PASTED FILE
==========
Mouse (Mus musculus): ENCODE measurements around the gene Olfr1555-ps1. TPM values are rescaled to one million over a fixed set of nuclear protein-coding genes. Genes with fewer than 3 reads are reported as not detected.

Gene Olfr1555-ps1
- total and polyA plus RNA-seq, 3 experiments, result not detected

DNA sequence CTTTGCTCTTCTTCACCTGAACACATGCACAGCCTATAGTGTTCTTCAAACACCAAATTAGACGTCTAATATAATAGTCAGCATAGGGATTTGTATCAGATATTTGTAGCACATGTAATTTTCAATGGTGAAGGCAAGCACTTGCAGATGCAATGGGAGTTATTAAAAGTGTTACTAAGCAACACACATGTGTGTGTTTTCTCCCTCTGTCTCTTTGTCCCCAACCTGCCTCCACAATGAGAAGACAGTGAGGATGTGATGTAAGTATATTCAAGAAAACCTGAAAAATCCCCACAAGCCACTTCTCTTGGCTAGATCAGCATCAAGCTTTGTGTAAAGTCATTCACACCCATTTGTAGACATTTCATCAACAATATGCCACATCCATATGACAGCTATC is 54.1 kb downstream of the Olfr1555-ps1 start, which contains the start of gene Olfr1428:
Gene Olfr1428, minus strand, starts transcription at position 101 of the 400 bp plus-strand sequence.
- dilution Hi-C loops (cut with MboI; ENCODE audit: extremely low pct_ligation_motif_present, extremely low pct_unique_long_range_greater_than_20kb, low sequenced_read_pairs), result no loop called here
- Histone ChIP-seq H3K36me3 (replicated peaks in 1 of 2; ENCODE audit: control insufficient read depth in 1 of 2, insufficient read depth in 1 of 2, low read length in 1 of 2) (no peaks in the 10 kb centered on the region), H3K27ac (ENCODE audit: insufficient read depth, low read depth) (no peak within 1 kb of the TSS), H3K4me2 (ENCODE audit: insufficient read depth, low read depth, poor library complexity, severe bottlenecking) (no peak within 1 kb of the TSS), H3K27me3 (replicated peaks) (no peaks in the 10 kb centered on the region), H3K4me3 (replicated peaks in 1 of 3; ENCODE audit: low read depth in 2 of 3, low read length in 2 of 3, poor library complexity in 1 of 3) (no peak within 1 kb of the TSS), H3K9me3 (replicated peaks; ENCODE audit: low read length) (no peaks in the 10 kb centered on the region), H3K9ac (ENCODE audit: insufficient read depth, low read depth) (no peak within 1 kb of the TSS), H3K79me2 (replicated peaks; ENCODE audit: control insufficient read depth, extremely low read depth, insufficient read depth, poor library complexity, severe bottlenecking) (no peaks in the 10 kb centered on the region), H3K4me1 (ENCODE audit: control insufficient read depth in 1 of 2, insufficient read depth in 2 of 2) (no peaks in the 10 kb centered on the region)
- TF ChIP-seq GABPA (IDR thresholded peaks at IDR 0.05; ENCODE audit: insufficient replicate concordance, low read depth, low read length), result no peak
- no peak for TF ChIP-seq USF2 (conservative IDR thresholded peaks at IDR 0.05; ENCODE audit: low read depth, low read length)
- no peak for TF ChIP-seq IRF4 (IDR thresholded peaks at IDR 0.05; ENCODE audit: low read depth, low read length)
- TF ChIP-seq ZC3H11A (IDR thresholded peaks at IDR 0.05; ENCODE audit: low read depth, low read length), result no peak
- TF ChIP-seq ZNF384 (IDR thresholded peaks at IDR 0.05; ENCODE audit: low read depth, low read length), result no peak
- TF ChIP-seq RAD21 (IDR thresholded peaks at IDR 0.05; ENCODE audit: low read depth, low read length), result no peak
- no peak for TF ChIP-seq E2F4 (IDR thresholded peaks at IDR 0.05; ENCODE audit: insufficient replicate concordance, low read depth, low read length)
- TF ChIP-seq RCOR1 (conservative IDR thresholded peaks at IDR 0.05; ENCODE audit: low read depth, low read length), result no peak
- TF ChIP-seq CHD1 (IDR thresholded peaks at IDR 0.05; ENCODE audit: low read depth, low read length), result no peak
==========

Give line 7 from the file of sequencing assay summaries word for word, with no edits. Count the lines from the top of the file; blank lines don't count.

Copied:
- Histone ChIP-seq H3K36me3 (replicated peaks in 1 of 2; ENCODE audit: control insufficient read depth in 1 of 2, insufficient read depth in 1 of 2, low read length in 1 of 2) (no peaks in the 10 kb centered on the region), H3K27ac (ENCODE audit: insufficient read depth, low read depth) (no peak within 1 kb of the TSS), H3K4me2 (ENCODE audit: insufficient read depth, low read depth, poor library complexity, severe bottlenecking) (no peak within 1 kb of the TSS), H3K27me3 (replicated peaks) (no peaks in the 10 kb centered on the region), H3K4me3 (replicated peaks in 1 of 3; ENCODE audit: low read depth in 2 of 3, low read length in 2 of 3, poor library complexity in 1 of 3) (no peak within 1 kb of the TSS), H3K9me3 (replicated peaks; ENCODE audit: low read length) (no peaks in the 10 kb centered on the region), H3K9ac (ENCODE audit: insufficient read depth, low read depth) (no peak within 1 kb of the TSS), H3K79me2 (replicated peaks; ENCODE audit: control insufficient read depth, extremely low read depth, insufficient read depth, poor library complexity, severe bottlenecking) (no peaks in the 10 kb centered on the region), H3K4me1 (ENCODE audit: control insufficient read depth in 1 of 2, insufficient read depth in 2 of 2) (no peaks in the 10 kb centered on the region)